Toespraak in die begrotingsposdebat oor Onderwys in die Vrystaatse Wetgewer

2014-07-08
Wouter Wessels

Die grondslag van enige land se ekonomiese groei en welvaart is gesetel in gehalte onderwys – basiese onderwys wat leerders effektief vir die beroepswêreld voorberei.

Daar is egter bevind dat meer as 70% van skoliere wat skole in Suid-Afrika verlaat nie voldoende vir die werkplek voorberei is nie.

‘n Regering wat nie ernstig oor onderwys is nie, is nie toekomsgerig nie. ‘n Land wat toekoms georiënteerd is, belê in sy menslike hulpbronne deur effektiewe en uitgebreide onderwys en vaardigheidsopleiding.

As ‘n mens in ag neem dat 40% van die totale Vrystaatse begroting aan onderwys toegeken word, lyk dit wel of die regering tog ernstig oor onderwys is. Die Vrystaat bestee meer as R16 000 per kind aan onderwys. Dis meer as vir enige kind in die res van Afrika. Dis selfs meer as vir party ontwikkelde, ryk lande. Dít, terwyl die uitkoms vir onderwys besonder swak is. Gaan dit help om meer geld aan onderwys te bestee? Of lê die probleem by die stelsel en by regeringsbeleid?

In die Vrystaat het slegs 28 000 van die 63 000 leerlinge wat in 2002 met graad een begin het, matriekeksamens in 2013 geskryf. 66% van hierdie graad eens het dus êrens langs die pad verlore geraak.

Furthermore, in the Free State 53% of the pupils who were in grade 10 in 2011 did not reach grade 12.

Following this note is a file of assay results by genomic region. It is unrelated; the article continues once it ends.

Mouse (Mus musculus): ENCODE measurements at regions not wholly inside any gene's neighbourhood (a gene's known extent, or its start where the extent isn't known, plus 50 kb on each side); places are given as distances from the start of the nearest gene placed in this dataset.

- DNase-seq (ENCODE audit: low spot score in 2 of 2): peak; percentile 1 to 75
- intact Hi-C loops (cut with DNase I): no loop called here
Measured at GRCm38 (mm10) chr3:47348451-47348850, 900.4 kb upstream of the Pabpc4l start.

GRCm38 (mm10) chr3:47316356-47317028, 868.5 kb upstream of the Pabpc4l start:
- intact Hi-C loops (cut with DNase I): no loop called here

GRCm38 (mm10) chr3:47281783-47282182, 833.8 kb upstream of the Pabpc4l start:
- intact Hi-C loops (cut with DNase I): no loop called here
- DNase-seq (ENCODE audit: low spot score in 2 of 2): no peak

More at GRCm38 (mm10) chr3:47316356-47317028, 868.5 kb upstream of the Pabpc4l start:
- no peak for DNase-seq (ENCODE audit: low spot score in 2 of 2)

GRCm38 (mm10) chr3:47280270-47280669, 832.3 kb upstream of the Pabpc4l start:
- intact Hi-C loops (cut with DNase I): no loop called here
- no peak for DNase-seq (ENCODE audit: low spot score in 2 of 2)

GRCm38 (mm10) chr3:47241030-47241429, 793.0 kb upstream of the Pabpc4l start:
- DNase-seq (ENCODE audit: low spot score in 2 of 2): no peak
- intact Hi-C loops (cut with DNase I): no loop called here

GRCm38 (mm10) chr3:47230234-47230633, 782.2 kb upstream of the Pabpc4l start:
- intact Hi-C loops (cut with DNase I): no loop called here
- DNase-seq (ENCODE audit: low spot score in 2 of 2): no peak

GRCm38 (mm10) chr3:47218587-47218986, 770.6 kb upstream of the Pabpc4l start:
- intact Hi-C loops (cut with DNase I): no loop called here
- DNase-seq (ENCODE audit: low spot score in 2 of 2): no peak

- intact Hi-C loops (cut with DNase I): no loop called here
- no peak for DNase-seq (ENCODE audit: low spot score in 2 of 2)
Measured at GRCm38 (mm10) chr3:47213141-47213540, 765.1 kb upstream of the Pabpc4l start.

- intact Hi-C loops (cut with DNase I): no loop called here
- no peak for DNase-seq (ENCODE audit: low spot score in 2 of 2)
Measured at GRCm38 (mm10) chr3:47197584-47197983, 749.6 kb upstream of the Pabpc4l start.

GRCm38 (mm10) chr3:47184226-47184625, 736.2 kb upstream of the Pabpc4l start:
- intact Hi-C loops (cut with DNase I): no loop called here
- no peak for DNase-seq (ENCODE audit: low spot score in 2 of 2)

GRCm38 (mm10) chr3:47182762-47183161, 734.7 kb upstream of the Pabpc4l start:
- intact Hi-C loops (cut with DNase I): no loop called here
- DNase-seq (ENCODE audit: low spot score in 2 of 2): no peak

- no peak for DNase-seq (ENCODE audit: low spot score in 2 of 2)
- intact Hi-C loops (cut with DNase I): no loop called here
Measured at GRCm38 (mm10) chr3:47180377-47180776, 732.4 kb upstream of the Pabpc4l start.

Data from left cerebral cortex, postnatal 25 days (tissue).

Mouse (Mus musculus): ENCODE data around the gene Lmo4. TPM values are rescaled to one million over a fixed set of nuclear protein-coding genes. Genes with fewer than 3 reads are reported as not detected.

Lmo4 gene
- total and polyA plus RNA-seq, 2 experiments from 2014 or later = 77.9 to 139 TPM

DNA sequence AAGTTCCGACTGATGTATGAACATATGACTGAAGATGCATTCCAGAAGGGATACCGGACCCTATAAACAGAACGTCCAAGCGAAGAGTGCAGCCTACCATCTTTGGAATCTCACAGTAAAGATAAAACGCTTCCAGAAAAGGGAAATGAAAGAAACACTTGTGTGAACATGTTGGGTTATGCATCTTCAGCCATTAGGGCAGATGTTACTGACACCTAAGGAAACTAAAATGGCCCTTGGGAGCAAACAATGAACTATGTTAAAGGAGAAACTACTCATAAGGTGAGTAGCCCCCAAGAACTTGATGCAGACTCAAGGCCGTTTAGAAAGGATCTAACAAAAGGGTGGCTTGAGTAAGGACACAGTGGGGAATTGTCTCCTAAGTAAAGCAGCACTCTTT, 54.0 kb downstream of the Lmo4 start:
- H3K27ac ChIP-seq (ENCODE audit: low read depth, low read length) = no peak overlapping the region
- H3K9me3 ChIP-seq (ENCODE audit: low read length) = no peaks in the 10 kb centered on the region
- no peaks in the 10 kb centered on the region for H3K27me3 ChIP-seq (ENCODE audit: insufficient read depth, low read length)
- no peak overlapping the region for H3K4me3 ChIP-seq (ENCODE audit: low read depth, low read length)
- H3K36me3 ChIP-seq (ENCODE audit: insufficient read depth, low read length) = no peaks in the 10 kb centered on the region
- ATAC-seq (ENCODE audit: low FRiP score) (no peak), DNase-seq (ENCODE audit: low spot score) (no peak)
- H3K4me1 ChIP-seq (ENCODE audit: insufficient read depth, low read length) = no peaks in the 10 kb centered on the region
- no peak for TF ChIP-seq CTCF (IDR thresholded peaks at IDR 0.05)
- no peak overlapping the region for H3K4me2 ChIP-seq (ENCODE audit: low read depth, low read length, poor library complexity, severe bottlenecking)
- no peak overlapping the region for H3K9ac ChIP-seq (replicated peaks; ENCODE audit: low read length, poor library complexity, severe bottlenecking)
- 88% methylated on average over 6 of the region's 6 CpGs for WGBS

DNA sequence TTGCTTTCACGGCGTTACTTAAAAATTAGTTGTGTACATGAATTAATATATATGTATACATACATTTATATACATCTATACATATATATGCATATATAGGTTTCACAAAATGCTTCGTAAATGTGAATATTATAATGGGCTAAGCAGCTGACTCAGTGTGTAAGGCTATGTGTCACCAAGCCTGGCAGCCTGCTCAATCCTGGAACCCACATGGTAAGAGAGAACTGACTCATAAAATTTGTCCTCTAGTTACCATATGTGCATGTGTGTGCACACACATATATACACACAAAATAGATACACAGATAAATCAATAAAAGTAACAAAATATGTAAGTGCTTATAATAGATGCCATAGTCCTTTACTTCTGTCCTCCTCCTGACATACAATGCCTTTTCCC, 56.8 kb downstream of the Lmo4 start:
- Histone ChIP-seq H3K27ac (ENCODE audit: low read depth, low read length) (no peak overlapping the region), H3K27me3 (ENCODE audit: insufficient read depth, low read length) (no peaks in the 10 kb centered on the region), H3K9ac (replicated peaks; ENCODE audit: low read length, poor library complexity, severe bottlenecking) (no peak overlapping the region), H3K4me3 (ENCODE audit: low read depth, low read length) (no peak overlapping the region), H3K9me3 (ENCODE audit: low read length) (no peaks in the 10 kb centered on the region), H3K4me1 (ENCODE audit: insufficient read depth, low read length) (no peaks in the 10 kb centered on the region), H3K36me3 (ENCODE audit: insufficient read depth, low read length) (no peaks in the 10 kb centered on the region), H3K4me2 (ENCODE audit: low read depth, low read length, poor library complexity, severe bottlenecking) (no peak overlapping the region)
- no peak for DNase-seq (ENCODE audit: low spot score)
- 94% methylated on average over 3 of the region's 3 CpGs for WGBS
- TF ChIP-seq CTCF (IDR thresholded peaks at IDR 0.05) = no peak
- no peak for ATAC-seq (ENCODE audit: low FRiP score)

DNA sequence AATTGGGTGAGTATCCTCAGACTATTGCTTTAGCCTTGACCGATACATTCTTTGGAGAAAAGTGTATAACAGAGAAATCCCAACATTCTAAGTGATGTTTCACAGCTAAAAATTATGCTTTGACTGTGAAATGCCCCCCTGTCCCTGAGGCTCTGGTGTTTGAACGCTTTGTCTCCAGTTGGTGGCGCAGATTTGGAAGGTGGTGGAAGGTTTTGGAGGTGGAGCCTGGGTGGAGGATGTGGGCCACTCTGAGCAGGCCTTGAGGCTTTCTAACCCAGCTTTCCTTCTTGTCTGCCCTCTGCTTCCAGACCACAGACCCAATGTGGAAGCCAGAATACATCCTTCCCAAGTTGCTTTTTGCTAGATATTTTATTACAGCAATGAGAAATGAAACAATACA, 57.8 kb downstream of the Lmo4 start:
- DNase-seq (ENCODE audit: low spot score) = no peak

Whilst the Free State Government boasts with the highest grade 12 pass rate, this drop-out rate – the second highest in South Africa – tells a very different story.

The FF Plus also wants to join in the celebrations and be proud of the Free State pass rate but we have to be cognisant of the reality. With youth unemployment in the Free State at a critical level, the drop-out rate must be effectively addressed prior to celebrating the pass rate. Any pass rate amidst such a high drop-out rate is null and void.

According to a recent World Economic Forum report the quality of South Africa's maths and science education places South Africa last out of 148 countries behind the likes of Haiti, Lesotho, Zimbabwe, Nigeria, and Kenya.

If the quality of education continues to deteriorate and the drop-out rate remains at more than 40% the ANC’s so-called affirmative action and radical economic transformation will stay only window dressing and election campaigning. The true inequality – not between white and black, but between the very rich and the very poor – will stay intact until quality education by quality teachers is obtained and so-doing addressing unemployment and eradicating poverty.

 

 

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